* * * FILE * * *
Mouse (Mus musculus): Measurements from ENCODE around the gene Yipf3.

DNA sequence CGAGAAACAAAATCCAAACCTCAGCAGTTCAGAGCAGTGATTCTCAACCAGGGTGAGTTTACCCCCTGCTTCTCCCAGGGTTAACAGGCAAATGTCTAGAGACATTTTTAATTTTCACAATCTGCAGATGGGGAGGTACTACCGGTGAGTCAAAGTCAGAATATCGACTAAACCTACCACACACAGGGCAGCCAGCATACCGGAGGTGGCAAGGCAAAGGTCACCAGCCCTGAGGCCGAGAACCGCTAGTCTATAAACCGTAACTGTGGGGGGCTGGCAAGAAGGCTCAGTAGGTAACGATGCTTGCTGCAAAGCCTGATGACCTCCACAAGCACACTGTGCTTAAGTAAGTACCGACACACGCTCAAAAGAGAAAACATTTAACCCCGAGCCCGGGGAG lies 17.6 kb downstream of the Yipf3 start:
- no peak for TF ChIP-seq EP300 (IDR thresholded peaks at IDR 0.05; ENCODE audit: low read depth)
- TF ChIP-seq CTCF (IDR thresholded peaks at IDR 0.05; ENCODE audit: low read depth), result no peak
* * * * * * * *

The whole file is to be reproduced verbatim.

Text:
Mouse (Mus musculus): Measurements from ENCODE around the gene Yipf3.

DNA sequence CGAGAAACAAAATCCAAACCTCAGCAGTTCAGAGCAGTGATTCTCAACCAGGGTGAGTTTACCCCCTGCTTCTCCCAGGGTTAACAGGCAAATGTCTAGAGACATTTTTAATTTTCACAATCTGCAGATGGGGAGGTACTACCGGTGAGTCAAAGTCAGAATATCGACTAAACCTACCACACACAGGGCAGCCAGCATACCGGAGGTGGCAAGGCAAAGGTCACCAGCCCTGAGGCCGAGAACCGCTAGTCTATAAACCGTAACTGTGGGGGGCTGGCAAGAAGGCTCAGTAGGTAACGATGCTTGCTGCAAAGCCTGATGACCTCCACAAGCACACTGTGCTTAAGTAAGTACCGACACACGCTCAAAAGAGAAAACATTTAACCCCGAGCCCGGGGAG lies 17.6 kb downstream of the Yipf3 start:
- no peak for TF ChIP-seq EP300 (IDR thresholded peaks at IDR 0.05; ENCODE audit: low read depth)
- TF ChIP-seq CTCF (IDR thresholded peaks at IDR 0.05; ENCODE audit: low read depth), result no peak